By Joshua Shurley, Ph.D.
“War is a racket. It always has been. It is possibly the oldest, easily the most profitable, surely the most vicious. It is the only one international in scope. It is the only one in which the profits are reckoned in dollars and the losses in lives.”
—Maj. Gen. Smedley Butler, U.S. Marine Corps (1935)
General Smedley Butler was the most decorated U.S. Marine in history before he left military service and became an outspoken critic of U.S. wars and their consequences. Now, more than eight decades later, as we face an even darker moment in our history, Veterans for Peace encourages Central Valley veterans to prioritize human needs over the racket of war.
George Washington (a former army general), in his farewell address, urged Americans to “observe good faith and justice towards all Nations” and to “cultivate peace and harmony with all.”
More than 160 years later, President Dwight Eisenhower (also a former general) warned Americans of the undue influence of the “military-industrial complex,” adding that “the potential for the disastrous rise of misplaced power exists, and will persist.” We have since seen the influence of the war industry on government go far beyond what Eisenhower ever imagined.
Many veterans know all too well the disastrous consequences of ignoring these warnings. Founded in 1985, Veterans for Peace is an international organization made up of military veterans, military family members and allies. Full membership in Veterans for Peace is open to military veterans of any status and from any era, and non-veterans may join as associate members.
Veterans for Peace is dedicated to building a culture of peace, exposing the true costs of war (whether human, financial or moral) and healing the wounds of war. There are more than 120 chapters across the United States and abroad. The membership in Fresno reflects the diversity of the local veteran community, with members having served in both wartime and peacetime, from the 1960s to the 2000s.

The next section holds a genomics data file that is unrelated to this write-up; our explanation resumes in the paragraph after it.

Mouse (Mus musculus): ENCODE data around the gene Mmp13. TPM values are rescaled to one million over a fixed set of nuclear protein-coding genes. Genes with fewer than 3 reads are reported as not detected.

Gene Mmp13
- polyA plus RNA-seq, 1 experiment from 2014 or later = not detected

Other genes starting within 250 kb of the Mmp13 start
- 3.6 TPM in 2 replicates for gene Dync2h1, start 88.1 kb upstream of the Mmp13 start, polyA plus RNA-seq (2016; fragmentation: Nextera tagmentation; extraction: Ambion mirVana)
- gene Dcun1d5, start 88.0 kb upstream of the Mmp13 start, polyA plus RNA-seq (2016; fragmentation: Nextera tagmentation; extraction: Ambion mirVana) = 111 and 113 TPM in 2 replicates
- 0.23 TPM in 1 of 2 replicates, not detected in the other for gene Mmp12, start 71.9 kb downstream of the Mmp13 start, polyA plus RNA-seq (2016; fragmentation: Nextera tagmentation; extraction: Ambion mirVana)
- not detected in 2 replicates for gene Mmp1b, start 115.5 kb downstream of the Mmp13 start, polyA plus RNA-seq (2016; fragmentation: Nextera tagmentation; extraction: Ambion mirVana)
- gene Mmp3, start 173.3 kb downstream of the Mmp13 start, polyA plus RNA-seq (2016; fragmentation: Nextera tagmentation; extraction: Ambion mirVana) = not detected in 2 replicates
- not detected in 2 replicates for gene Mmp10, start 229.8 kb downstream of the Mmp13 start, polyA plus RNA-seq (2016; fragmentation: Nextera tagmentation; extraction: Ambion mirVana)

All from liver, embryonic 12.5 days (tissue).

The objectives of Veterans for Peace are as follows:
- To restrain our governments from intervening, overtly and covertly, in the internal affairs of other nations
- To end the arms race and to reduce and eventually eliminate nuclear weapons
- To seek justice for veterans and victims of war
- To abolish war as an instrument of national policy
In addition to the obvious moral hazards of organized state violence, some lessons have been hard-learned by countless veterans: that war is a racket, and due to the perverse incentives of the military industrial complex, the permanent posture of war and militarism does far more to harm citizen safety than to strengthen it. Dr. Martin Luther King, Jr., stated at the height of the Vietnam War that “a nation that continues year after year to spend more money on military defence than on programs of social uplift is approaching spiritual doom.”
For several reasons, Americans hold veterans in high esteem. Many veterans feel that with this recognition comes a degree of responsibility to inform Americans of the true cost of war beyond slogans and militaristic celebrations. Veterans have a voice. Veterans have a platform. Standing up for peace is not only the right thing to do for moral reasons, but it also can be an incredibly important piece of personal healing and closure, as the stories of so many Veterans for Peace members attest.
The Fresno Center for Nonviolence has partnered with Veterans for Peace as the Fresno Chapter gets under way. Continuing support has also been provided by Peace Fresno, the Women’s International League for Peace and Freedom (WILPF) and Community Alliance newspaper.
Joshua Shurley, Ph.D is an army veteran who later became a conflict researcher (specializing in U.S. foreign policy in Africa). In addition to his activist work with Veterans For Peace and the Fresno Center For Nonviolence, he currently teaches political science at Clovis Community College.
Contact the Fresno Chapter of Veterans for Peace: